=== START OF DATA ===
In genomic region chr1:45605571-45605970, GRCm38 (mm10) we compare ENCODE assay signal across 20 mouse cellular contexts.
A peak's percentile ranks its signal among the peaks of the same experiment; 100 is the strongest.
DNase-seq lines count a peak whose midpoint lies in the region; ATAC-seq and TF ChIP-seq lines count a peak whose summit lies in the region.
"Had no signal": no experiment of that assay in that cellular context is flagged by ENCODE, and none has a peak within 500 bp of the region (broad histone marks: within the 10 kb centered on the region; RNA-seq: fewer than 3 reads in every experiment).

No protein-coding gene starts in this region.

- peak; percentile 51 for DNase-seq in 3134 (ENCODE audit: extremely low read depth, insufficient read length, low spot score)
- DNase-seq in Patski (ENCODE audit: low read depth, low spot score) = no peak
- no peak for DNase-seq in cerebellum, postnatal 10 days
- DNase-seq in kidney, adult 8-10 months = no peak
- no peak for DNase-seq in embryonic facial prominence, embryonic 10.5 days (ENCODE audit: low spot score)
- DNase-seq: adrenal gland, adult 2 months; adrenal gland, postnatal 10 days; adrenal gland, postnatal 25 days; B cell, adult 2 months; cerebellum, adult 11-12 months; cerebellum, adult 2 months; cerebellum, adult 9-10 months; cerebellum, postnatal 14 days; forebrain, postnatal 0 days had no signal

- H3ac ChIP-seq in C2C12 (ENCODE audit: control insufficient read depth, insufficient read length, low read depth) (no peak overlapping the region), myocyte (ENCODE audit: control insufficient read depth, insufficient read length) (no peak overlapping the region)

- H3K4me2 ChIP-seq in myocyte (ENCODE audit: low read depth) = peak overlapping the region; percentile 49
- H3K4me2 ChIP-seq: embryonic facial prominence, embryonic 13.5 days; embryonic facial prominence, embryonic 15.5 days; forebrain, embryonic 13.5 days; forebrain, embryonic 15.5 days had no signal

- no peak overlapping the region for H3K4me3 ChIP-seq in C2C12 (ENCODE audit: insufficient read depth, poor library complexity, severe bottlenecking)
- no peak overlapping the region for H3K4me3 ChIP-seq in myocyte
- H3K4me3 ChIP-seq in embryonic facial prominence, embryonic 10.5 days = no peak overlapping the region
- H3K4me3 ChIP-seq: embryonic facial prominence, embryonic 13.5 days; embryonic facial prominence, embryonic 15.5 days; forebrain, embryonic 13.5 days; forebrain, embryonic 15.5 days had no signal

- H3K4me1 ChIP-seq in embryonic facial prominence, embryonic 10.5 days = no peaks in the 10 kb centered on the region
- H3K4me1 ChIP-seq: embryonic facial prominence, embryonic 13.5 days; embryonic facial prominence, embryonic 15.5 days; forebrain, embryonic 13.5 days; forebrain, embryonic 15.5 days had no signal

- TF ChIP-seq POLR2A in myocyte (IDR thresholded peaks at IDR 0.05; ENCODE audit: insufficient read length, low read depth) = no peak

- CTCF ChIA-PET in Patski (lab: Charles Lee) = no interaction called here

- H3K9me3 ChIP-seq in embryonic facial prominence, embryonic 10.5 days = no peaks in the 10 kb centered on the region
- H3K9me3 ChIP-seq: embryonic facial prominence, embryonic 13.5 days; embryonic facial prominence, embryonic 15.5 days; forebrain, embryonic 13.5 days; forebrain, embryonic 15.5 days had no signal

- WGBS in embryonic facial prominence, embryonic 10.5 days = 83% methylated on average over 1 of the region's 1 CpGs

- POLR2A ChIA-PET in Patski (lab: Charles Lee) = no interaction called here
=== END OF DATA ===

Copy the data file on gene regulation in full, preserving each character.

In genomic region chr1:45605571-45605970, GRCm38 (mm10) we compare ENCODE assay signal across 20 mouse cellular contexts.
A peak's percentile ranks its signal among the peaks of the same experiment; 100 is the strongest.
DNase-seq lines count a peak whose midpoint lies in the region; ATAC-seq and TF ChIP-seq lines count a peak whose summit lies in the region.
"Had no signal": no experiment of that assay in that cellular context is flagged by ENCODE, and none has a peak within 500 bp of the region (broad histone marks: within the 10 kb centered on the region; RNA-seq: fewer than 3 reads in every experiment).

No protein-coding gene starts in this region.

- peak; percentile 51 for DNase-seq in 3134 (ENCODE audit: extremely low read depth, insufficient read length, low spot score)
- DNase-seq in Patski (ENCODE audit: low read depth, low spot score) = no peak
- no peak for DNase-seq in cerebellum, postnatal 10 days
- DNase-seq in kidney, adult 8-10 months = no peak
- no peak for DNase-seq in embryonic facial prominence, embryonic 10.5 days (ENCODE audit: low spot score)
- DNase-seq: adrenal gland, adult 2 months; adrenal gland, postnatal 10 days; adrenal gland, postnatal 25 days; B cell, adult 2 months; cerebellum, adult 11-12 months; cerebellum, adult 2 months; cerebellum, adult 9-10 months; cerebellum, postnatal 14 days; forebrain, postnatal 0 days had no signal

- H3ac ChIP-seq in C2C12 (ENCODE audit: control insufficient read depth, insufficient read length, low read depth) (no peak overlapping the region), myocyte (ENCODE audit: control insufficient read depth, insufficient read length) (no peak overlapping the region)

- H3K4me2 ChIP-seq in myocyte (ENCODE audit: low read depth) = peak overlapping the region; percentile 49
- H3K4me2 ChIP-seq: embryonic facial prominence, embryonic 13.5 days; embryonic facial prominence, embryonic 15.5 days; forebrain, embryonic 13.5 days; forebrain, embryonic 15.5 days had no signal

- no peak overlapping the region for H3K4me3 ChIP-seq in C2C12 (ENCODE audit: insufficient read depth, poor library complexity, severe bottlenecking)
- no peak overlapping the region for H3K4me3 ChIP-seq in myocyte
- H3K4me3 ChIP-seq in embryonic facial prominence, embryonic 10.5 days = no peak overlapping the region
- H3K4me3 ChIP-seq: embryonic facial prominence, embryonic 13.5 days; embryonic facial prominence, embryonic 15.5 days; forebrain, embryonic 13.5 days; forebrain, embryonic 15.5 days had no signal

- H3K4me1 ChIP-seq in embryonic facial prominence, embryonic 10.5 days = no peaks in the 10 kb centered on the region
- H3K4me1 ChIP-seq: embryonic facial prominence, embryonic 13.5 days; embryonic facial prominence, embryonic 15.5 days; forebrain, embryonic 13.5 days; forebrain, embryonic 15.5 days had no signal

- TF ChIP-seq POLR2A in myocyte (IDR thresholded peaks at IDR 0.05; ENCODE audit: insufficient read length, low read depth) = no peak

- CTCF ChIA-PET in Patski (lab: Charles Lee) = no interaction called here

- H3K9me3 ChIP-seq in embryonic facial prominence, embryonic 10.5 days = no peaks in the 10 kb centered on the region
- H3K9me3 ChIP-seq: embryonic facial prominence, embryonic 13.5 days; embryonic facial prominence, embryonic 15.5 days; forebrain, embryonic 13.5 days; forebrain, embryonic 15.5 days had no signal

- WGBS in embryonic facial prominence, embryonic 10.5 days = 83% methylated on average over 1 of the region's 1 CpGs

- POLR2A ChIA-PET in Patski (lab: Charles Lee) = no interaction called here